Ash is a compassionate software developer from Canada. After working at Artsy for seven years, he now works for Shopify. His background is originally in native iOS apps, but nowadays he builds a lot of software in React Native. He has published a number of books, built many apps, and is a prolific contributor to open source software. On his blog, he writes about a range of topics, from interesting programming to explorations of analogue music and the humanities.
Connect with Ash
You’re a renaissance man. You’ve become an expert in many different technologies, defying the traditionally held idea that a developer should master a single technology. Was this an intentional strategy on your part?
Would you recommend that beginning developers plan to cultivate multi-focal expertise?
For beginners, I recommend focusing on a single technology. The problem is that people continue to focus on one thing for a very long time. Once they have achieved a certain level of depth, developers should start to branch out. There’s no right answer about when it’s best to branch out, but I think most developers wait too long. The longer you wait to branch out, the more difficult it is to learn new technologies. For beginners, learning how to program is already so overwhelming that focusing on a specific language or a specific framework is a good idea. Once they’re feeling confident, I like to encourage them to branch out into related technologies. For example, if they’ve learned a lot of Swift, they could learn Objective-C. It doesn’t need to be something entirely different. They don’t need to jump from Swift to some unrelated language, like Scala, or Ruby even. Start with something related to what they already know.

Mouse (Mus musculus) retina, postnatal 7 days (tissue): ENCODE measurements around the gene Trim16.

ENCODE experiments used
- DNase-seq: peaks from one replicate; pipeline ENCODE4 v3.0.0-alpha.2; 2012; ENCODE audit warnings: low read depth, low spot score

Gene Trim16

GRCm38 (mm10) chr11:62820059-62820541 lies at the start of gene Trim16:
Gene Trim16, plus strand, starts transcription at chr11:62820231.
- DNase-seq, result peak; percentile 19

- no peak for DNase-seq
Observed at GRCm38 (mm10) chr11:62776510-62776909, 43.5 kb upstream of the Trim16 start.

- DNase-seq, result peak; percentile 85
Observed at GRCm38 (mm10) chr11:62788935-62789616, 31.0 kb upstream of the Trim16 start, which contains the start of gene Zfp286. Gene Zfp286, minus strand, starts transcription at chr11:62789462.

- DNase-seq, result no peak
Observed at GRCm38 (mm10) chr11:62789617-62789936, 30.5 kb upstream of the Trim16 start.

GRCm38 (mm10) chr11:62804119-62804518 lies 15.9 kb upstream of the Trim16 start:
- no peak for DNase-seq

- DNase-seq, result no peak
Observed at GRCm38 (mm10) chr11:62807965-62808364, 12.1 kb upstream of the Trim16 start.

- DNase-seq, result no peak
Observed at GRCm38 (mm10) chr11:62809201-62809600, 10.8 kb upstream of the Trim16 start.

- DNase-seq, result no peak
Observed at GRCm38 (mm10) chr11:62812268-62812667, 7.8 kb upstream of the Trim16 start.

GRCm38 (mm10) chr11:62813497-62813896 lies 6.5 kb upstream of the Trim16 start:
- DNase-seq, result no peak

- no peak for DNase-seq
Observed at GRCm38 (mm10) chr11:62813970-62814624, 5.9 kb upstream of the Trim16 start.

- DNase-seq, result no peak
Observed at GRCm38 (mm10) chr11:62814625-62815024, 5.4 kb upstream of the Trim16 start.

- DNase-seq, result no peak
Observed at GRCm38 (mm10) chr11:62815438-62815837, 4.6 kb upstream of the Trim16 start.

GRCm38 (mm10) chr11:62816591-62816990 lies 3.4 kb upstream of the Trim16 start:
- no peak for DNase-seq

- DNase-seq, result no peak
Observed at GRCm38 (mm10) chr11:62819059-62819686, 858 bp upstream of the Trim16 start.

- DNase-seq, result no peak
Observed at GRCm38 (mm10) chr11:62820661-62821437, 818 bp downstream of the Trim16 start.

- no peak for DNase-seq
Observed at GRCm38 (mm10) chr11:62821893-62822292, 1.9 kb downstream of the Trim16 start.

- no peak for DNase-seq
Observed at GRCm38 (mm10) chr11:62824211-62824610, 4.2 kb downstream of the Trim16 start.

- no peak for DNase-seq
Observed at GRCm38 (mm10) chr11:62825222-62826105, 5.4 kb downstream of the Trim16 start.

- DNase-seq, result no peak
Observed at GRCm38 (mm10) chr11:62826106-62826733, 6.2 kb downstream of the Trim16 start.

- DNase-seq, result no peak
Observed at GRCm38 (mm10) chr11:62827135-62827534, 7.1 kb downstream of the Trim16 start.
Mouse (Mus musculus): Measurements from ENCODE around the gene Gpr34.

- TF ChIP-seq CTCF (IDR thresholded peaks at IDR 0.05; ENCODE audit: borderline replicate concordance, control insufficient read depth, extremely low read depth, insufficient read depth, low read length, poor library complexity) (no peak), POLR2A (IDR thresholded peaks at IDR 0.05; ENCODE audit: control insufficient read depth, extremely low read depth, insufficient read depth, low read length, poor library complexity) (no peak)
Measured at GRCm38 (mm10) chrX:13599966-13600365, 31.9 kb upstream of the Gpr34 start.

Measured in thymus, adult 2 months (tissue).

Is there any factor developers seeking to branch out should consider when they’re trying to choose a new technology to learn? How might the answer be different or similar for junior and senior developers?
It depends on what their motivation is. If they want to learn something purely because they enjoy learning and it’s a hobby, then they should pick whatever is the most appealing to them. If they’re working in a team, then they should ask themselves, “What does the team need me to learn?” Ideally, you’d list what the team needs and what you want, and then find out where they overlap. That’s where you should focus your attention.
- Operating Manual for Spaceship Earth | Buckminster Fuller
- The Pessimists Archive podcast | Jason Feifer
- Awakening Compassion at Work | Jane E. Dutton and Monica C. Worline